This renewed influence of Burke upon American scholars and journalists, universities and even the mass media, was obscured by the radical outbursts of the ’sixties and ’seventies. But it seems probable that the conservative tendency of this nation in the ’eighties will be reinforced and given imaginative power by the genius of Burke. One trusts that as we celebrate the two-hundredth anniversary of the Constitutional Convention, we will recall the ascendancy of Burke over the minds of the leading Framers and other American statesmen of that age.

Thomas Paine erringly dedicated The Rights of Man to George Washington; but Washington, rejecting Paine, expressed his admiration of Burke. Alexander Hamilton and John Marshall were governed by Burke’s principles. (Marshall, by the way, lifted portions of his Life of Washington from Burke’s account of the American War of Independence in The Annual Register.) The Constitution itself reflects the practicality and prudence taught that generation of men by Burke—by contrast with the doctrinaire and ephemeral successive constitutional documents of the French revolutionaries.

Burke is little “dated.” For America plays today the role that was Britain’s at the end of the eighteenth century: like the English then, we Americans have become, without willing it, the defenders of civilization against the enemies of order and justice and freedom. Ours are imperial duties, requiring imperial intellects for their performance. Burke does not stand outside the American political tradition: rather, he stands in the grander continuity of that civilization in which American life and character are a part. To seek guidance from Burke is no more exotic, for Americans, than to seek humane insights from Shakespeare, or to seek religious wisdom from Saint Paul. In many respects, the great American nation of 1982 is more like the imperial Britain of two centuries past than it resembles the isolated infant federation of the early years of independence. Because Burke addressed himself to matters that transcended nationalities and generations, he endures on either side of the Atlantic. Much political truth, like most of poetic truth, transcends frontiers—and especially when nations share a heritage of long historical experience, humane letters, and political first principles.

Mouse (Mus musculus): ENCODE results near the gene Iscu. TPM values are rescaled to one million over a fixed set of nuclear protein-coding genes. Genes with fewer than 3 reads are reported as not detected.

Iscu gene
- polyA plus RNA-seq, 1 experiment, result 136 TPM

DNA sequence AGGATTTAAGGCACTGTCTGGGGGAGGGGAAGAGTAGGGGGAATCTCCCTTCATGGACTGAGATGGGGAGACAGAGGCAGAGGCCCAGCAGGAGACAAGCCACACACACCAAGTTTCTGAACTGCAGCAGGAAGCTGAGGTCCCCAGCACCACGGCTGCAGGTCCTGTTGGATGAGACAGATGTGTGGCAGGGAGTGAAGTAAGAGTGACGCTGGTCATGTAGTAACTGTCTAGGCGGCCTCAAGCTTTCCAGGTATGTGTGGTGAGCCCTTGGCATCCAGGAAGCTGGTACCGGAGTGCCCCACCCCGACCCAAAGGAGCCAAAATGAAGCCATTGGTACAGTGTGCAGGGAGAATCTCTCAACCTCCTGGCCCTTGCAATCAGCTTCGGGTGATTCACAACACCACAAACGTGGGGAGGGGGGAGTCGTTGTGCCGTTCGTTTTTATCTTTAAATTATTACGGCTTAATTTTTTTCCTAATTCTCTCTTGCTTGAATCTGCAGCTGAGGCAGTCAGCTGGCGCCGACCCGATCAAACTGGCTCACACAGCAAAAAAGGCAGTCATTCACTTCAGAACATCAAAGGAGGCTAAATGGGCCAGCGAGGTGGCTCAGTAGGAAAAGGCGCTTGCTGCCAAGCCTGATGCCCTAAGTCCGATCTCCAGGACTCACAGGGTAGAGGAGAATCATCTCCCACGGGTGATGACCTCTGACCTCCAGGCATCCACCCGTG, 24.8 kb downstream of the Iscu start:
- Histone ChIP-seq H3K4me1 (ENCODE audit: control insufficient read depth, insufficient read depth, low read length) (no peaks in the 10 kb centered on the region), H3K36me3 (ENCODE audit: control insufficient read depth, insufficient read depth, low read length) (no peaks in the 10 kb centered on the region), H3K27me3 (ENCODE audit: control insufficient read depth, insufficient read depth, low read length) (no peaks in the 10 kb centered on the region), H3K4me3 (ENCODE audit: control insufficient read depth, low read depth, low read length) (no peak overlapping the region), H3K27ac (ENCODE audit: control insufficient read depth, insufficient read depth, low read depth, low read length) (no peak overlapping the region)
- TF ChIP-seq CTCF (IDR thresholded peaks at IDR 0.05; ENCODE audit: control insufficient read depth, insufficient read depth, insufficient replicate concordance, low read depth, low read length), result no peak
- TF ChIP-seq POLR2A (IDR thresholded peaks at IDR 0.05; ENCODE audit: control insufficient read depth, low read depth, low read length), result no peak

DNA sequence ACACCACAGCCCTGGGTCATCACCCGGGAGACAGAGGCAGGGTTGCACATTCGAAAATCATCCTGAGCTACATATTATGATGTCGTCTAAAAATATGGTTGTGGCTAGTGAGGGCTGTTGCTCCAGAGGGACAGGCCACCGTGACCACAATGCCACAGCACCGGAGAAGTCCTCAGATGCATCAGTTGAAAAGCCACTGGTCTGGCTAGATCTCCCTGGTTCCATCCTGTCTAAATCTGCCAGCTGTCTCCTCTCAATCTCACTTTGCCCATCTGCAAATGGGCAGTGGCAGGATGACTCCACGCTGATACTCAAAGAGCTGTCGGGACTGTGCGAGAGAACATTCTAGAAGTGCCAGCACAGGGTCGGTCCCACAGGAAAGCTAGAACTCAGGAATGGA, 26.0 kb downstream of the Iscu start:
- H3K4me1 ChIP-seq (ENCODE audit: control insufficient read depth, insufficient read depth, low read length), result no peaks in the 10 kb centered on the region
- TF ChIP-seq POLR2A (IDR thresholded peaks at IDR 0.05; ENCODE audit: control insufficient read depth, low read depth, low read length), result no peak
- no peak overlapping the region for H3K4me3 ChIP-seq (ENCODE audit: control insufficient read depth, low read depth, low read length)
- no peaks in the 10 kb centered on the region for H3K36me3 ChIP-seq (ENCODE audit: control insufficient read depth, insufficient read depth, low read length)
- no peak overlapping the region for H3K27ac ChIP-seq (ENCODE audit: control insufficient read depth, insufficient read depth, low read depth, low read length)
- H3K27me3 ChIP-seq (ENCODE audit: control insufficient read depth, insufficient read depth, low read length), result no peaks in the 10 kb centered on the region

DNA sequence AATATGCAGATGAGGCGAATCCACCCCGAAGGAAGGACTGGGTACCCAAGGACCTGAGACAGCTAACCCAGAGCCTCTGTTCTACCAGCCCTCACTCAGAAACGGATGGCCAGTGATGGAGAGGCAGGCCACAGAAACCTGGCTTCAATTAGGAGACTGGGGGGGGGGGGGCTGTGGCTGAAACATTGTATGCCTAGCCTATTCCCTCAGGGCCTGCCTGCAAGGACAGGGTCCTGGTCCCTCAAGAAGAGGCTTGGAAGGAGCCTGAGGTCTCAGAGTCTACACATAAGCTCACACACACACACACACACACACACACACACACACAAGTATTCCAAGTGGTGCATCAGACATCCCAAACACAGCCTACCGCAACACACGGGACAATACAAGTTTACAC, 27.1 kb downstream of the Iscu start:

Yet in gaining from Burke’s insights, we Americans need to take pains not to convert ourselves into “Burkean” ideologues: that is, into political fanatics, mistaking a set of abstract principles for political reality. No man more greatly abhorred ideology, political abstraction, than did the practical statesman Edmund Burke. Be governed by prescription, convention, custom, ancient usage, historical experience, said Burke; remember that change is the means of our preservation; bear it in mind that the superior statesman is one who combines with a disposition to preserve an ability to reform. The foundation of our civil social order, like that of Burke’s Britain, is not an ideology, some “armed doctrine”: rather, it is the Christian religion. And in the statesman, said Burke (echoing Plato), the chief virtue is prudence. It is such wisdom (recognized even by radicals like Harold Laski and Connor Cruise O’Brien) that Burke imparts to us; what he does not give us is a Procrustean bed for stretching or chopping the victims of ideological passion.

Copyright © The Russell Kirk Legacy, LLC